Leviathan Tesco takes a stand against the rule of the quango

PG Wodehouse’s character Roderick Spode, leader of the Black Shorts, discovered that it was possible either to be a retailer of superior ladies’ lingerie or a fascist dictator, but not both. Tesco has learnt a similar lesson. It is possible ei

Tesco may be accused of hastening the demise of the English village shop. But it need not worry, since it knows how contradictory we are

PG Wodehouse’s character Roderick Spode, leader of the Black Shorts, discovered that it was possible either to be a retailer of superior ladies’ lingerie or a fascist dictator, but not both. Tesco has learnt a similar lesson. It is possible either to be well-loved or bent on world domination, but not both.

Hence the paradox that the company is Britain’s largest and most successful shopkeeper and arguably the most disliked brand in the country. It is not difficult to see why: Tesco has come to embody the conflict between nostalgia for a passing England and the ineluctable march of the modern world. Its success comes at the expense of smaller, independent shopkeepers, and as they fall under the scythe of an unstoppable giant, the heart is removed from villages, towns and, increasingly, city centres. What makes this maddening and frustrating is that Tesco’s shoppers see this happening and are accessories after the fact, but they simply cannot help themselves – the lures of easy, free out-of-town parking and unbeatable prices are irresistible. So we hate Tesco and, if we are honest, we hate ourselves a bit, too.

Nor does it help when the company’s chief executive Sir Terence Leahy answers all critics with the commonplace but irrefutable observation that the company’s success speaks for itself. People vote with their wallets, so that’s okay. But it isn’t okay. The market, wonderful mechanism though it is and the best means yet devised for expressing desires and satisfying wants, is both morally neutral and untouched by conscience. It is also capable of concealing a myriad contradictions. Just as people will tell opinion pollsters that they favour high taxes to fund public services when in truth they abhor the idea of paying yet more to the Treasury wastrels, shoppers will happily say one thing yet do something quite different. Of course, they want quaint corner shops, but not to shop in, just to look at from the window of a passing car. Of course, they are concerned about global warming, but sacrifice a cheap flight to the Costas? You must be joking. Of course, they hate pollution, but an SUV is a must for the school run, on safety grounds naturally.

Only the Greens have an answer, and that is to impose taxes of such a stupendous order that we return, impoverished, to a kind of rural Arcady and take up new careers as weavers, potters, and so on. Should that provide the desired improvement in climatic conditions and restore the polar icecaps to the sizeable chunks of yesteryear, we ought seriously to consider consolidating the process by becoming hunter gatherers.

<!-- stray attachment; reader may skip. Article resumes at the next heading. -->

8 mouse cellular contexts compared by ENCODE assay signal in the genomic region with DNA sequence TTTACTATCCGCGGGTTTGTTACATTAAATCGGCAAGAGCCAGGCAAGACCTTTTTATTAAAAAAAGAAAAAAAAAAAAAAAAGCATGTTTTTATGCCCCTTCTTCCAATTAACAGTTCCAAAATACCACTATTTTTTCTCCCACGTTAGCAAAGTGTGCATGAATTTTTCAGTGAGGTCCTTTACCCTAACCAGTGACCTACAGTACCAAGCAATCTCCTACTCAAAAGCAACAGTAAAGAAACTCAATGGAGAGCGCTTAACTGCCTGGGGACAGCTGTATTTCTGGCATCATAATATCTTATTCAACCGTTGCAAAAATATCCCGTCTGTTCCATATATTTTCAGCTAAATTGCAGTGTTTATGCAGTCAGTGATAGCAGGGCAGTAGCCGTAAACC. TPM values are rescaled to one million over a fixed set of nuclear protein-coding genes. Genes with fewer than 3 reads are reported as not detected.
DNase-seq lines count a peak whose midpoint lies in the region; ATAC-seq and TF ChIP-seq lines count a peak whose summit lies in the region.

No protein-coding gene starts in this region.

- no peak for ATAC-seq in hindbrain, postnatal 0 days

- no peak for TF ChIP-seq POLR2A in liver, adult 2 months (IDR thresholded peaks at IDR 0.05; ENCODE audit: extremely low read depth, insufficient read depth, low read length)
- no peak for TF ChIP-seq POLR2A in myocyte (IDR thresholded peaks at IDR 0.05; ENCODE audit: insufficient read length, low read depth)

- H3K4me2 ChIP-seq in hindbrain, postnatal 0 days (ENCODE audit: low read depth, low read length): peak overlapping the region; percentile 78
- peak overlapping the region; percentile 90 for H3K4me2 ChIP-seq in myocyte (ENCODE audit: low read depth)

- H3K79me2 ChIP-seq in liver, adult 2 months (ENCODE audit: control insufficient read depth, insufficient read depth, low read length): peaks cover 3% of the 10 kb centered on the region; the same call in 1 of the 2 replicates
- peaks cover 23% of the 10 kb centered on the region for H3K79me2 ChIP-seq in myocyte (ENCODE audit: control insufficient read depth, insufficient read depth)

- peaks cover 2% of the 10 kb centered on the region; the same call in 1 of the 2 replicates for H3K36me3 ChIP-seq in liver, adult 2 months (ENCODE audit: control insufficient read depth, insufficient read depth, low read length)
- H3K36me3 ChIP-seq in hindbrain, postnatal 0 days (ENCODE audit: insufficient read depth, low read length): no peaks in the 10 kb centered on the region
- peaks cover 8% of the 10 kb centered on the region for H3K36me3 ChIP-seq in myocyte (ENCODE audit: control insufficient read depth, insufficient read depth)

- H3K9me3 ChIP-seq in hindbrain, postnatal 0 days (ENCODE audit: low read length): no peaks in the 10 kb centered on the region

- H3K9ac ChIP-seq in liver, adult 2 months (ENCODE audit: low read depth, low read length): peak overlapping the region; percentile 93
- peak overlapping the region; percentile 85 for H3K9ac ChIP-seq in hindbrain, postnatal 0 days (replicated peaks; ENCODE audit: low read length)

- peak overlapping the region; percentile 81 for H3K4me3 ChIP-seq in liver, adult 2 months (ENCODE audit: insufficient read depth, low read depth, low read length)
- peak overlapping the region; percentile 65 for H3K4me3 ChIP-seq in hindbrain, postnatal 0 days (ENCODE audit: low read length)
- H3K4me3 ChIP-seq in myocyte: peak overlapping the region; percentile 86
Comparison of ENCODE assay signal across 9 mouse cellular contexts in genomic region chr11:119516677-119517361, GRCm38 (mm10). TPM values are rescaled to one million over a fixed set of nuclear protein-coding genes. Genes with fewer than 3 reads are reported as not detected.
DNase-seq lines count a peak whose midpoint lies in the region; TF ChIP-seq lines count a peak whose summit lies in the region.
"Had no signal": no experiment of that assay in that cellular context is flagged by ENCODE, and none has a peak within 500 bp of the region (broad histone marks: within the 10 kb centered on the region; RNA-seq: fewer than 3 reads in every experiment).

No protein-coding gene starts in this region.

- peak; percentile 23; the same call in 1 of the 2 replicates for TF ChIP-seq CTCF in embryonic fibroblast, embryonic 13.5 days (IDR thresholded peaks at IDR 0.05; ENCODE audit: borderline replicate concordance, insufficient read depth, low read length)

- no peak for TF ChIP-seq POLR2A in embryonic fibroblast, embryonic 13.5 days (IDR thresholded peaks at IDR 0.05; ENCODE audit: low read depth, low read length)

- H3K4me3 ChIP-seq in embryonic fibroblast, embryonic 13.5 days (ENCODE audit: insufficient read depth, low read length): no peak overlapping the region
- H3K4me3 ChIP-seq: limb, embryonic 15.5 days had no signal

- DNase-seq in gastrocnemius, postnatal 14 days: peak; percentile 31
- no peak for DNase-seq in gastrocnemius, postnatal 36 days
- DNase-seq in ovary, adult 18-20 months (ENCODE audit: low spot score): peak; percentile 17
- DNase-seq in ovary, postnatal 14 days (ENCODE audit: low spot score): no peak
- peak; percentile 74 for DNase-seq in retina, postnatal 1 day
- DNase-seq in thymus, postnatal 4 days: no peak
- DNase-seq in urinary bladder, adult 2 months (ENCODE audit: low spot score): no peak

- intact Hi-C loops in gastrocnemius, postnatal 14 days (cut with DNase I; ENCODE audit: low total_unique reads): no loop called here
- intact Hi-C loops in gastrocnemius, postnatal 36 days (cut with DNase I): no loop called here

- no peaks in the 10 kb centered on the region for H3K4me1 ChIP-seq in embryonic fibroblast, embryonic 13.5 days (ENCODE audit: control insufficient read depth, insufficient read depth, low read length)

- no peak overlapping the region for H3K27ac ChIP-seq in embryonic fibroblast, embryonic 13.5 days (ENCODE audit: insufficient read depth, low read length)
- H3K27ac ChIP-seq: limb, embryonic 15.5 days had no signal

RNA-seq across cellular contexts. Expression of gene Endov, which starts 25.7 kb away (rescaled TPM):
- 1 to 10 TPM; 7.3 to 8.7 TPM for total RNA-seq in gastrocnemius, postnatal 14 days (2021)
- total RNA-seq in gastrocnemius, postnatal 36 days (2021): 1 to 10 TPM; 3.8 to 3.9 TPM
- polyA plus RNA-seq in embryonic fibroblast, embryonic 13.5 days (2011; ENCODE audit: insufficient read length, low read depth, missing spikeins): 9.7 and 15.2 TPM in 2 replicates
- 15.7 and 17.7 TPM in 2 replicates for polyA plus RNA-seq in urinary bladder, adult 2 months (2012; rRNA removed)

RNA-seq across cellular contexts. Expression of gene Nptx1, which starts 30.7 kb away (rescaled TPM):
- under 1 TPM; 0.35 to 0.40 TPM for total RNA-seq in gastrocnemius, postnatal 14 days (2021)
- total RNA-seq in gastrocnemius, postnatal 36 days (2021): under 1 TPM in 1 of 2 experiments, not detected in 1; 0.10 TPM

Naturally, the Greens are a touch barmy, but their hearts are in the right place. The same cannot be said for the health and safety apparatchiks and their various politburos, nor for the meddlesome quangos whose business is to get in the way of business. So, and not without misgivings, it is necessary to admit that Tesco is not always wrong, and indeed is sometimes very right.

Such is the case in its dispute with the Food Standards Agency (FSA), an organisation whose doors and windows could be boarded up and its inmates immured until they saw sense without any harm being done to anyone. The FSA is furious because Tesco refuses to adopt its traffic-light system of food labelling, preferring instead an alternative of its own. The supermarket says the FSA’s system – which uses red, amber and green labels to describe high, medium and low levels of salt, fat and sugar in food – is too simplistic.

This intransigence (no, let us not be mealy-mouthed, this downright disobedience and insubordination) has aroused the wrath of the FSA’s bossy chairperson Dame Deirdre Hutton, who says of Tesco, “You have to wonder why it is choosing to ignore the weight of evidence.” What is that supposed to mean? Does she imply that Tesco either has something to hide or, worse still, is deliberately selling goods that make people fat and unhealthy? The answers, in order of asking, are no and yes.

Yes, Tesco sells food that, when eaten to excess, makes people fat, but if they choose to buy it and eat it, well, that is their decision, and no business of Dame Deirdre. The unavoidable truth is that just as shoppers adore corner shops with striped awnings but shop at Tesco, they recognise the health-giving property of fruit, vegetables, and home-cooked food but buy processed rubbish. Asked to choose between getting fat or submitting to the diktats of a Ministry of Healthy Eating, the free-born Englishman licks his lips, reaches for the ketchup and adds an extra couple of inches to his waistband.

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